The pound edged up on Monday, as investors bet that economic data this week would put the Bank of England on track for a rate rise by the end of the year and - at least for the time being - overshadow Brexit.
Sterling recorded its best week in four against the dollar in volatile trade last week, with the currency subject to big price swings on apparently conflicting reports on the negotiations on Britain’s departure from the EU.
On Friday, the pound dropped almost half a cent against the dollar in less than a minute after a German government spokesperson said time was running out for a deal, before recovering after British Prime Minister Theresa May said she could have more to say on a financial settlement between London and Brussels at this week’s EU summit.
Trading appeared calmer on Monday, with the pound up 0.1 percent at $1.3296 by 0830 GMT, staying in a trading range of $1.3270 to $1.3310. It hit a 12-day high of 88.57 pence against a broadly weaker euro.
Societe Generale macro strategist Kit Juckes said this was “not a good week to short the pound”, given several data releases that could paint an upbeat picture of the UK economy, and because BoE Governor Mark Carney was likely to strike a hawkish tone when appearing in front of the Treasury Select Committee on Tuesday.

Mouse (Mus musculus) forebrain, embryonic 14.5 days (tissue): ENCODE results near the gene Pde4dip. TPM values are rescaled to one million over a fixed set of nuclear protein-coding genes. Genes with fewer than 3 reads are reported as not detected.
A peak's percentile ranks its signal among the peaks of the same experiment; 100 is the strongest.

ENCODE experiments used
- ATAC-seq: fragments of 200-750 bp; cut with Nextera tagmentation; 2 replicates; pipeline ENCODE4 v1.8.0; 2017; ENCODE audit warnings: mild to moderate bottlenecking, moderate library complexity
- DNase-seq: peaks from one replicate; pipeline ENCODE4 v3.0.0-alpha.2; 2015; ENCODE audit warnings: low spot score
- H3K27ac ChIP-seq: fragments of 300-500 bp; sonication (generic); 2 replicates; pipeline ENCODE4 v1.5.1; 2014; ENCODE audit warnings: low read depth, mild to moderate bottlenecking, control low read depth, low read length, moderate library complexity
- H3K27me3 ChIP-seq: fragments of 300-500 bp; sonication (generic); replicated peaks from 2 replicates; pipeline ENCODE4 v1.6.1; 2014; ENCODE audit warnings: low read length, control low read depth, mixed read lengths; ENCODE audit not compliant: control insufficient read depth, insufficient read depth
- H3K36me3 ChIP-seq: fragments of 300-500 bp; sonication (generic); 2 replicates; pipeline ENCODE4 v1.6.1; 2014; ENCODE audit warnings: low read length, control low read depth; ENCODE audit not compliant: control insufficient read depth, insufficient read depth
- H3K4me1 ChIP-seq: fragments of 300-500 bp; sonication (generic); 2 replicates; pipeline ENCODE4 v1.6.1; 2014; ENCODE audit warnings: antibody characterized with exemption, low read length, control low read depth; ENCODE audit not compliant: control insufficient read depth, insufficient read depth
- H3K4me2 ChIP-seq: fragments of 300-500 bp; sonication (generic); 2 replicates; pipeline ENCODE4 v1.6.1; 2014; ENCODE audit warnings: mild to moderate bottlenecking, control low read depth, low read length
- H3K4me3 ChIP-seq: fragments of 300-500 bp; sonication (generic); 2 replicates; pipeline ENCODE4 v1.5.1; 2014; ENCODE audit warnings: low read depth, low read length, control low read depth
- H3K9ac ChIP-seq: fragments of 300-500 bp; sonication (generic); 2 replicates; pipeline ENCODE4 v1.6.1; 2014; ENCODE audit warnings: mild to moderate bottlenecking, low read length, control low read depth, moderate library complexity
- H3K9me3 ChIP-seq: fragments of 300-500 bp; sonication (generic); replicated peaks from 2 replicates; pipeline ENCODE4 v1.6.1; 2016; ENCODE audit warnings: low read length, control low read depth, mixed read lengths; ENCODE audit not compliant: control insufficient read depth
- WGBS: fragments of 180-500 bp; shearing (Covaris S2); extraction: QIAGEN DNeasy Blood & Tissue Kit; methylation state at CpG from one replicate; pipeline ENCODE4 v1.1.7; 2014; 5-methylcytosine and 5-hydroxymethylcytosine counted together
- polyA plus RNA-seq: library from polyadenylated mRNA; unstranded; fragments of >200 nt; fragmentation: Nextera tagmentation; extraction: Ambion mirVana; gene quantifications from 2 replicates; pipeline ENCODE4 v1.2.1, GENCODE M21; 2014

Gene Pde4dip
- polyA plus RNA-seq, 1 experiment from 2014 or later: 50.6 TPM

“I think we will react more to ‘good’ UK data than ‘bad’,” he said.
Data on Friday showed speculators slightly trimmed their long positions on the pound - bets that it would rise - in the week up to last Tuesday. But they were still net-long on the currency for a third week running, having been short for almost two years.
That turnaround in positioning has been driven largely by a repricing of Bank of England interest rate expectations, after the BoE last month hinted rates could rise as soon as November.
Inflation data due on Tuesday is expected to show consumer price growth hitting a five-year high of 2.8 percent year-on-year, which would firm up expectations of a near-term hike. Labour market data due on Wednesday will also be closely watched, as will retail sales numbers on Thursday.
May travels to Brussels on Monday for talks with European Commission chief Jean-Claude Juncker, after a deadlock in Brexit talks appeared to dash British hopes that a summit later in the week could launch negotiations on future trade ties.
MUFG currency economist Lee Hardman said market expectations of progress at the summit were low.
“The balance of risks for the pound could be more titled to the upside ahead of the summit,” he said. “Downside risks for the pound would increase if ‘sufficient progress’ (on negotiations) has still not been made by the end of this year.”